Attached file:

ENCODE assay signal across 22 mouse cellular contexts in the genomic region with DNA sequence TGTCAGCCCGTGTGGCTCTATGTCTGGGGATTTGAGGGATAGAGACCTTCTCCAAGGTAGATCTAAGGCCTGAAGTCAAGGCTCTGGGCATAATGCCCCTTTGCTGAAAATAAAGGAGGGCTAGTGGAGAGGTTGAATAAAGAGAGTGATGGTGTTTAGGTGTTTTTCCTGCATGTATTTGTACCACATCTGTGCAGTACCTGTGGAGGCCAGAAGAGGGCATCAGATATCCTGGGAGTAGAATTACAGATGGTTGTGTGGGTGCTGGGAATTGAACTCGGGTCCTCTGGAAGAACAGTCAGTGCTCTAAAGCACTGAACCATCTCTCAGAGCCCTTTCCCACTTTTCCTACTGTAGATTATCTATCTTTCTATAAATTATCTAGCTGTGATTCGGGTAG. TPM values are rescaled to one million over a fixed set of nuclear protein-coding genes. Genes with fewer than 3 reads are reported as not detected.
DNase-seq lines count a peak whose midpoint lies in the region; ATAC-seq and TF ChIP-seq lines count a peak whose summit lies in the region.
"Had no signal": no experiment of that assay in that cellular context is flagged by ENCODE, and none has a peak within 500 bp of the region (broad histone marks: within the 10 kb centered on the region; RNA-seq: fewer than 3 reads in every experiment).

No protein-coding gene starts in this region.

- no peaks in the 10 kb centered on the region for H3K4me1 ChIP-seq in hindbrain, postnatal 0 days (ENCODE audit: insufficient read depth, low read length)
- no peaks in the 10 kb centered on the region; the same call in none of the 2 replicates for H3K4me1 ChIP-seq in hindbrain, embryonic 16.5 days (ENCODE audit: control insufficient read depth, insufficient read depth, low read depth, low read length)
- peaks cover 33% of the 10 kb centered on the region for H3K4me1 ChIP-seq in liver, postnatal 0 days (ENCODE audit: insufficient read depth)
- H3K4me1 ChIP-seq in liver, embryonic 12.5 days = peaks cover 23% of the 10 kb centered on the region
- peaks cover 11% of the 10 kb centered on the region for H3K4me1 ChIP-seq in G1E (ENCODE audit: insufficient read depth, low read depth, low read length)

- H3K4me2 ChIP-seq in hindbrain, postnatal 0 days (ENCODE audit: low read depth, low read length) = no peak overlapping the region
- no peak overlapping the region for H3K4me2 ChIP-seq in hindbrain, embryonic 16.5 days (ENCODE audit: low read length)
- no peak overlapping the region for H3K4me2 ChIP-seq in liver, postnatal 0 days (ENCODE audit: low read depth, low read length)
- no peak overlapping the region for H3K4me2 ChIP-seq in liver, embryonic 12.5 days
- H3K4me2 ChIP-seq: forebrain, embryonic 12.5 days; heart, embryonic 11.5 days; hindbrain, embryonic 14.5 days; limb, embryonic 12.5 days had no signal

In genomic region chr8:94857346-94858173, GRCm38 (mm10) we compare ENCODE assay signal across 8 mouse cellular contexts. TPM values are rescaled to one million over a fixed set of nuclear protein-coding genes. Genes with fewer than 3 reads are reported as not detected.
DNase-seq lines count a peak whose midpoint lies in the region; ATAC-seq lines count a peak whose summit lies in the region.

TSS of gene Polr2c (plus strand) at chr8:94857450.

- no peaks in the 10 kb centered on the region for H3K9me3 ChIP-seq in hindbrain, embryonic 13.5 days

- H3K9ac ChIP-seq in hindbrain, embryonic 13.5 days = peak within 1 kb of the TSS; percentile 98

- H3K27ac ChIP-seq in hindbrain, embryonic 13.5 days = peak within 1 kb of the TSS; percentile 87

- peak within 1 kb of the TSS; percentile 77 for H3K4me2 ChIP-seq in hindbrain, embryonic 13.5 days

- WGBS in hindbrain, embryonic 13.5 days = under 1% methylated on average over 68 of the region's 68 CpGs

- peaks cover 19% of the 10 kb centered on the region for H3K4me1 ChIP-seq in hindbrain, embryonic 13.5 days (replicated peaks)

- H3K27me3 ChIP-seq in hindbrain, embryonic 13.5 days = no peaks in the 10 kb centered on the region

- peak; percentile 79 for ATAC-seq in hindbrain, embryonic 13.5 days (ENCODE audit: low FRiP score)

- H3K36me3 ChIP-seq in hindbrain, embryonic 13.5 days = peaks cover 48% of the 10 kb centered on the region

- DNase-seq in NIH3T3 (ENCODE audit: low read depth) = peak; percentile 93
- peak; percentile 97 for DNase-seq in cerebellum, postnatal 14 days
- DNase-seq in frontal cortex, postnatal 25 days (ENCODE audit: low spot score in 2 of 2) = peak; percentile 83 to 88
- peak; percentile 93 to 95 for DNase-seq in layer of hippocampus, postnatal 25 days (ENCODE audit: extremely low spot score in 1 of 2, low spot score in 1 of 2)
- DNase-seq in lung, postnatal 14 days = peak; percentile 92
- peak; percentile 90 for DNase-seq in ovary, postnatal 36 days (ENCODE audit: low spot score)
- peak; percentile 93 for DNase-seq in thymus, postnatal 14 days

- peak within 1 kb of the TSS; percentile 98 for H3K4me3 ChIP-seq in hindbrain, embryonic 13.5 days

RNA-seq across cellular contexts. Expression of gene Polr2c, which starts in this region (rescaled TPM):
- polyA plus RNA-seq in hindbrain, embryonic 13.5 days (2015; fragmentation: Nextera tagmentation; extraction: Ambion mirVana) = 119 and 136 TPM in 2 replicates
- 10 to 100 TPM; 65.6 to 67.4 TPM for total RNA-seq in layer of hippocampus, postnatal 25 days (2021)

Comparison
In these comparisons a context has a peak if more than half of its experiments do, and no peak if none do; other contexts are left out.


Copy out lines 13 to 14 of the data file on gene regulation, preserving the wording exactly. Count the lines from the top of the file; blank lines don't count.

- no peak overlapping the region for H3K4me2 ChIP-seq in liver, embryonic 12.5 days
- H3K4me2 ChIP-seq: forebrain, embryonic 12.5 days; heart, embryonic 11.5 days; hindbrain, embryonic 14.5 days; limb, embryonic 12.5 days had no signal